Our story begins in Cranbrook, a city of 20,000 in southeastern BC. With a highly effective hockey program, the city has churned out some notable NHL players, like Steve Yzerman. But like all Canadian cities, hockey was only half of the equation to sell out its arenas. Cranbrook was in need of a local rock band. While in high school, the Duo-Tang wielding Evin sisters with Louise Burns and Sierra Hills came to the rescue forming Tigerlily in 1997. This all-girl group displayed enough talent to be signed by Madonna’s Maverick Records, and they changed their name to Lillix. Not only did they enjoy success across the country, but internationally, most notably in Japan. In 2004, the band received a pair of JUNO nominations.
Here we are concerned with the band’s bass player, Louise Burns, who eventually went solo. In 2011, this incredibly talented singer-songwriter released her debut album, Mellow Drama, infused with fuzzy, tambourine-jingling, head-bobbing pop. With such delicious tracks like “Drop Names Not Bombs” and the beautiful, electro beat capped “Ocean Grey”, the album was long listed for the Polaris Prize. Louise’s captivating voice was compared to Stevie Nicks’ and Chrissie Hynde’s. While enjoying a solo career, Burns joined the new Vancouver-based electronic rock band Gold & Youth who released their dazzling debut album, Beyond Wilderness, earlier this year.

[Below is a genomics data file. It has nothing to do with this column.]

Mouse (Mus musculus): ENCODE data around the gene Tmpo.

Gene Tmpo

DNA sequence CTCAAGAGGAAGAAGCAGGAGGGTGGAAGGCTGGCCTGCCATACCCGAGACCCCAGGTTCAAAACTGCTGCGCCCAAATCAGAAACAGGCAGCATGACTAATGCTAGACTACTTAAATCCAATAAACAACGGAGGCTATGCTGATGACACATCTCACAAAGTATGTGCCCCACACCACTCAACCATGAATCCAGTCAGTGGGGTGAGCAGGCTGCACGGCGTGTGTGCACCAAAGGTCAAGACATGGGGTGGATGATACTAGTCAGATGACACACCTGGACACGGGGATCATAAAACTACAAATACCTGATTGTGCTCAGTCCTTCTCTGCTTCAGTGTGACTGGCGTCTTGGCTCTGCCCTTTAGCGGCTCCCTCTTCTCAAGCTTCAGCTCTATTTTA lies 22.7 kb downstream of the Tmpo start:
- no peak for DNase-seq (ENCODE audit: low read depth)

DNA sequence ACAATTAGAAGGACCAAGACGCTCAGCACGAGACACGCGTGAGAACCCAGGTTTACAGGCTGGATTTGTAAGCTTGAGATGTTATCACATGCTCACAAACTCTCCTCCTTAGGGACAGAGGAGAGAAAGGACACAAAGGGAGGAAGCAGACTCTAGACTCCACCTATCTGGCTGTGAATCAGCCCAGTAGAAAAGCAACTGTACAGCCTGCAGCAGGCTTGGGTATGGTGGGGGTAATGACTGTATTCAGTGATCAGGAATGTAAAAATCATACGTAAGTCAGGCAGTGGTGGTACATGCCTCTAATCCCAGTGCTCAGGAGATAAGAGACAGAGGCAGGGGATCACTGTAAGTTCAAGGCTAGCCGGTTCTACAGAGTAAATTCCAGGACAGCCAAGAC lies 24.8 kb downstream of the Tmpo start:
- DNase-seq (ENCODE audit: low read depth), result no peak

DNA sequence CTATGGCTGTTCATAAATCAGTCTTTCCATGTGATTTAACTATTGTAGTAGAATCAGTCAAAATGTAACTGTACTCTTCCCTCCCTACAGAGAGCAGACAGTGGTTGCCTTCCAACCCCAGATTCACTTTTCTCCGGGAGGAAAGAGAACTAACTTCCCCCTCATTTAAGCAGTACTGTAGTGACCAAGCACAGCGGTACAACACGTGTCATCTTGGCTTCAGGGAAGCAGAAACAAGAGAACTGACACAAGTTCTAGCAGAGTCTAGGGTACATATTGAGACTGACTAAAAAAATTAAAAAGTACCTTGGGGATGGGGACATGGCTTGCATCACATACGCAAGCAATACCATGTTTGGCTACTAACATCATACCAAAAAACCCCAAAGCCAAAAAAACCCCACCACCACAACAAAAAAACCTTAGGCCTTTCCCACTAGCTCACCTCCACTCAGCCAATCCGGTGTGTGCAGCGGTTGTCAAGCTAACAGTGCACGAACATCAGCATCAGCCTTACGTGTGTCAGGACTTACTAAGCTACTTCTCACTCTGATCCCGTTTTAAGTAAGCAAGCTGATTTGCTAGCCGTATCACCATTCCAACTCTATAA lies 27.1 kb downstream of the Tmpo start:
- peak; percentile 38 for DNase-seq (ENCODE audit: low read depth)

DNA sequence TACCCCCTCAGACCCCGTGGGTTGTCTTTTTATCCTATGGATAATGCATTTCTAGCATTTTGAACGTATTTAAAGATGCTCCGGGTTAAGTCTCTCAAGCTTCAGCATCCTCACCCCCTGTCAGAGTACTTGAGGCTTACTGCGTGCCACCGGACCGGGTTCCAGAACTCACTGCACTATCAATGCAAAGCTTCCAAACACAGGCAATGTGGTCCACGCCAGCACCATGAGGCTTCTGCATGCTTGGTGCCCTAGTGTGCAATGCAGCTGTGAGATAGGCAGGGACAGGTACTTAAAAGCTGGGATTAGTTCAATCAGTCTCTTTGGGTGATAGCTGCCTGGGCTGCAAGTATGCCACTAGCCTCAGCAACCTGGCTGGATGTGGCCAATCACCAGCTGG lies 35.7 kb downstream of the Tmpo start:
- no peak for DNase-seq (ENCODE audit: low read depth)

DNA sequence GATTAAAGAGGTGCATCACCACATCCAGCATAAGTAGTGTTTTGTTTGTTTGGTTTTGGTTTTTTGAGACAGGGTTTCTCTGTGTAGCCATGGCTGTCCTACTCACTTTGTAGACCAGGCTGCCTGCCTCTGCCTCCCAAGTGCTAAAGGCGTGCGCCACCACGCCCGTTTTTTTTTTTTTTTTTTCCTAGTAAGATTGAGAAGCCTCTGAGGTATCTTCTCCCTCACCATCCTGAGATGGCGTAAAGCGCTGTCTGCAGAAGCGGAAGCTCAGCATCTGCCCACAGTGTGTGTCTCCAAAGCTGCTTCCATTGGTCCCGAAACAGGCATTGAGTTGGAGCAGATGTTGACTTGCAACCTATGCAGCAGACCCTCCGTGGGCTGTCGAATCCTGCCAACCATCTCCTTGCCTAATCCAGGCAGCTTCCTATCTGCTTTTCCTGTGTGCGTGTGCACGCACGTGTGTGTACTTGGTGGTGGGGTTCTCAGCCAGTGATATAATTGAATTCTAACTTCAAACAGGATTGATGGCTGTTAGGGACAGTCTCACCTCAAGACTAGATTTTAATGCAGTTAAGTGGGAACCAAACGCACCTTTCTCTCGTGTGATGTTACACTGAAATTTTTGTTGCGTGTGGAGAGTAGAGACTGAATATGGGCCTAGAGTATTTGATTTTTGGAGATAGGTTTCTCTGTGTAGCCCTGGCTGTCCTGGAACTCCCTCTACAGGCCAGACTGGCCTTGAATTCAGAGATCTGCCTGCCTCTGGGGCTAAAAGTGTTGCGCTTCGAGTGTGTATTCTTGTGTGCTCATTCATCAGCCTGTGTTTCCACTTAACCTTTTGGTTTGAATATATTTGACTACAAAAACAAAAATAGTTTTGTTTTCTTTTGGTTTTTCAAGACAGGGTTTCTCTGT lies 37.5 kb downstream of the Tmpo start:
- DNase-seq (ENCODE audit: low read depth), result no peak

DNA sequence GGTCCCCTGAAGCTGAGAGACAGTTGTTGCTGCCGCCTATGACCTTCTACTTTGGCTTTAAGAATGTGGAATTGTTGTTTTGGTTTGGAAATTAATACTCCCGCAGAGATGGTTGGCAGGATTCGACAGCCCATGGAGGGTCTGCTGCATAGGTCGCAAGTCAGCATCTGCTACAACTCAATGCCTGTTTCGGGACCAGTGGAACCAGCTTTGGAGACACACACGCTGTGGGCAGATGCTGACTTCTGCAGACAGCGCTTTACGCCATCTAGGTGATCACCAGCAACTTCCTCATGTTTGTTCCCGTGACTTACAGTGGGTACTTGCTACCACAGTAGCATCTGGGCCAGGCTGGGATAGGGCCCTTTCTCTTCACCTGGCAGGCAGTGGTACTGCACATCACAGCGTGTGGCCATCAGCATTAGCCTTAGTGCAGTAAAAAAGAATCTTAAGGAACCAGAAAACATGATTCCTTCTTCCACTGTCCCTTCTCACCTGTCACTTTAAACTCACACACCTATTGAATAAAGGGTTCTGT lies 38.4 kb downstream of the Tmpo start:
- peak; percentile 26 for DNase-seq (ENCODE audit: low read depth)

And now, Louise has dropped her sophomore solo album, The Midnight Mass. In her own words, on this work, she wanted to create music that was “coherent and cinematic and beautiful and dark” like the products of John Foxx, the British electronic rock pioneer she admires greatly. Burns’ new album reminds us of Siouxsie and the Banshees with some added synth textures. Most importantly, it effectively showcases her songwriting genius. The lead single, “Emeralds Shatter” was launched back in April. It unseals the album with its cinematic, nighttime opening followed by twangy, Twin Peaks bass, jamboree percussion, and heightened vocal reverb. The sweeping, melodic “Ruby” follows, the album’s new single. A driving beat opens “San Andreas” where matter-of-fact, ominous storytelling bursts into an irresistible, perfectly-constructed chorus. A rocking chair on a hot, dusty porch at a country home comes to mind with spaghetti western influenced “He’s My Woman”. “Jasper’s” determined beat breeds addiction, while “Heaven” glides gracefully, leading up to the slow burning glory of “The Lodger”. The album concludes with a dark wave cover of the Gun Club’s “Mother of Earth”.
The Midnight Mass was produced by Colin Stewart (Dan Mangan, A. C. Newman) and the Raveonettes’ Sune Rose Wagner. We’ll be burning the midnight oil listening to this gem for a long time.